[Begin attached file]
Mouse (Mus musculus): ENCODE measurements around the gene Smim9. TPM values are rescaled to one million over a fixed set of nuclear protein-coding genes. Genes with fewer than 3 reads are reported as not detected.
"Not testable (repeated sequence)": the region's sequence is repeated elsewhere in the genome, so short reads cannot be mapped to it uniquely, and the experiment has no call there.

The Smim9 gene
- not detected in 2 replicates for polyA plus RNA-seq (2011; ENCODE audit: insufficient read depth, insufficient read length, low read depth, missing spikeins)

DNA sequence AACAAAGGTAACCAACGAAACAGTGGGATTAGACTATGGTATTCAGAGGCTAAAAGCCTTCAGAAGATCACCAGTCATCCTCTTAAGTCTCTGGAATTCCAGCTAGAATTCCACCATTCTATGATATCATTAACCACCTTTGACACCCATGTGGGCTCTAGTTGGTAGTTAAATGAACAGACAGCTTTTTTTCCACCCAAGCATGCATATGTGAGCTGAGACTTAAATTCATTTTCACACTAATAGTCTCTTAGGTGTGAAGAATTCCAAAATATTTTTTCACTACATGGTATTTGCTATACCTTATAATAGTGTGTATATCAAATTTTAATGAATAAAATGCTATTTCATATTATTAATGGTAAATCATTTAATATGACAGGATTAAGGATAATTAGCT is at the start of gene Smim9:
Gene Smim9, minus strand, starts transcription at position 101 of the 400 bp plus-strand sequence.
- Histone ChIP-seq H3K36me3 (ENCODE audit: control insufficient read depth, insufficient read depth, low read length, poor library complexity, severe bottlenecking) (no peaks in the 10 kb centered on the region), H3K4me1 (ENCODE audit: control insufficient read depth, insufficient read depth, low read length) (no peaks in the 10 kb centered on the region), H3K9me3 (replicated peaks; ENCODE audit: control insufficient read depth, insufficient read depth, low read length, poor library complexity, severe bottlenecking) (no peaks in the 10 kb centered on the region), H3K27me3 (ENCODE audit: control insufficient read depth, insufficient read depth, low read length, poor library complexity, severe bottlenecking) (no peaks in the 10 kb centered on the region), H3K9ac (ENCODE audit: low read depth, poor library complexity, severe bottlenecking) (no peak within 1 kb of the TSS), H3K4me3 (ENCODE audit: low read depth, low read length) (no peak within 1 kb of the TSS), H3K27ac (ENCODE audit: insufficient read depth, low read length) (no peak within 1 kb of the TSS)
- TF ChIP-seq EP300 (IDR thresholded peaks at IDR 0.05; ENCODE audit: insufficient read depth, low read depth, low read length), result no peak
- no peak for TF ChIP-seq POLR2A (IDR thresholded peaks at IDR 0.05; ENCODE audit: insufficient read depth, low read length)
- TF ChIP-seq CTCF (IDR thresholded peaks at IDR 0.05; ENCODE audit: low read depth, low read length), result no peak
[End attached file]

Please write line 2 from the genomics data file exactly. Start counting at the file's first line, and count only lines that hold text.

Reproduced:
"Not testable (repeated sequence)": the region's sequence is repeated elsewhere in the genome, so short reads cannot be mapped to it uniquely, and the experiment has no call there.